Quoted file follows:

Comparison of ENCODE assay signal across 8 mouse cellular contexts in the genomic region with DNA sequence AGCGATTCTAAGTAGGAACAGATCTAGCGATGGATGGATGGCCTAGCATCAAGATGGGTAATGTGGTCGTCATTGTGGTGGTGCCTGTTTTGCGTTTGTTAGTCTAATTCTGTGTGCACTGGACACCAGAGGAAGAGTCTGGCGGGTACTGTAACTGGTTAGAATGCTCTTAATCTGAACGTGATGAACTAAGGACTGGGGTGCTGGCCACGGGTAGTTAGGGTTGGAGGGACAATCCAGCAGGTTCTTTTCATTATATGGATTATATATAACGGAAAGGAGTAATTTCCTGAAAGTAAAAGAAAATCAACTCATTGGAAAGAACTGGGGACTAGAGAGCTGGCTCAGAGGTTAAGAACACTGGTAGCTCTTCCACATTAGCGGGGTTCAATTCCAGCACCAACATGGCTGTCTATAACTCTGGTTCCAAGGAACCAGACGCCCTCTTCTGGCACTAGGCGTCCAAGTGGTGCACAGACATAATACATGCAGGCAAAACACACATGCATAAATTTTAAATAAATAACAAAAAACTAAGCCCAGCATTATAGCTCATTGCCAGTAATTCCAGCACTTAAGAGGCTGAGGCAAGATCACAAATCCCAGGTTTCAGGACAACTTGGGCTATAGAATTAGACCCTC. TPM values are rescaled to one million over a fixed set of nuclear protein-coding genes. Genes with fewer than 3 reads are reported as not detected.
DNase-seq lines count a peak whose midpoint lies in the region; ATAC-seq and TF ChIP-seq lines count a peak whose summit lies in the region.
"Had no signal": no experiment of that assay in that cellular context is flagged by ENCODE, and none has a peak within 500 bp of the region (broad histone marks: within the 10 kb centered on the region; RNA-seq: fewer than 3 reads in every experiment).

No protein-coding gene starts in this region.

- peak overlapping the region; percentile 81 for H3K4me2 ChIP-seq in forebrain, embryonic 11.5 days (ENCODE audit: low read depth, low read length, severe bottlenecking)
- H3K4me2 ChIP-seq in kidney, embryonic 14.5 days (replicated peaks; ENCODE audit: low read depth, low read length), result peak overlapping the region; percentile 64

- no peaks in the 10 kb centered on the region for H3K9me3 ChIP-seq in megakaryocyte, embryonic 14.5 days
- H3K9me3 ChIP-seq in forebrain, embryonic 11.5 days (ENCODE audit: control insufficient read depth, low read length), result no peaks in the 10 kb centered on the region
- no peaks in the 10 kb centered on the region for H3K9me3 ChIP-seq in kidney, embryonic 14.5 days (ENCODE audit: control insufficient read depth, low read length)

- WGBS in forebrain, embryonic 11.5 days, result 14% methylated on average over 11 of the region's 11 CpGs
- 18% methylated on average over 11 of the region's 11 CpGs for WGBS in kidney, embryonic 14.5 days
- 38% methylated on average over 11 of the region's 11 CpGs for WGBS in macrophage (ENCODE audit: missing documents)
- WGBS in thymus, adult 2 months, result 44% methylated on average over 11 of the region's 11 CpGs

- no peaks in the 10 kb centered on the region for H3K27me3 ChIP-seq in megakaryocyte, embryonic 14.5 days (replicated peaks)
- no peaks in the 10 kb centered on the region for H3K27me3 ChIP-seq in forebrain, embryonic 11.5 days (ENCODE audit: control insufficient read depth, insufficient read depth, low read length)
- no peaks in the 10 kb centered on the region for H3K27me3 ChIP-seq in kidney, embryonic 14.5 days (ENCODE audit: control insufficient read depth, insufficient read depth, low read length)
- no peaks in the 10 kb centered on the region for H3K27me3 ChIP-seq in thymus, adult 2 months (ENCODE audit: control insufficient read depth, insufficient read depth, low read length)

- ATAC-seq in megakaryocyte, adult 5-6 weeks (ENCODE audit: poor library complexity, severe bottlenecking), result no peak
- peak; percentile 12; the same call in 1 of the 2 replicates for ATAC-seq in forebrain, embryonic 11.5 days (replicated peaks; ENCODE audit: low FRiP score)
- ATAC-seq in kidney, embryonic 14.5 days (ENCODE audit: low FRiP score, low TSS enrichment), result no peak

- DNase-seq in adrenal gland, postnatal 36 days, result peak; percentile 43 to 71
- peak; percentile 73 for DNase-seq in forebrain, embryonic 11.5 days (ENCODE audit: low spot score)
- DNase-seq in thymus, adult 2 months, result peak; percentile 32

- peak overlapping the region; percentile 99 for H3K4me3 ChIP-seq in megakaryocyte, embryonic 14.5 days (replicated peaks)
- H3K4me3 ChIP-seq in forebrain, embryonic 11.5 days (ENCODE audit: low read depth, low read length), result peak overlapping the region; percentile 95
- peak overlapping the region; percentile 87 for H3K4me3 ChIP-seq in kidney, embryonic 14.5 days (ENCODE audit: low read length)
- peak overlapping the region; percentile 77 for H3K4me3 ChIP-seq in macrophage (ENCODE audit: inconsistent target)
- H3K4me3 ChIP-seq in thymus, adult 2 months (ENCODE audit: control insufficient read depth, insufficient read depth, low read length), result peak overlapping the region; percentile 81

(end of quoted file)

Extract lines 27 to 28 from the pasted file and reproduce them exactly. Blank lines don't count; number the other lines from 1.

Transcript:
- peak overlapping the region; percentile 77 for H3K4me3 ChIP-seq in macrophage (ENCODE audit: inconsistent target)
- H3K4me3 ChIP-seq in thymus, adult 2 months (ENCODE audit: control insufficient read depth, insufficient read depth, low read length), result peak overlapping the region; percentile 81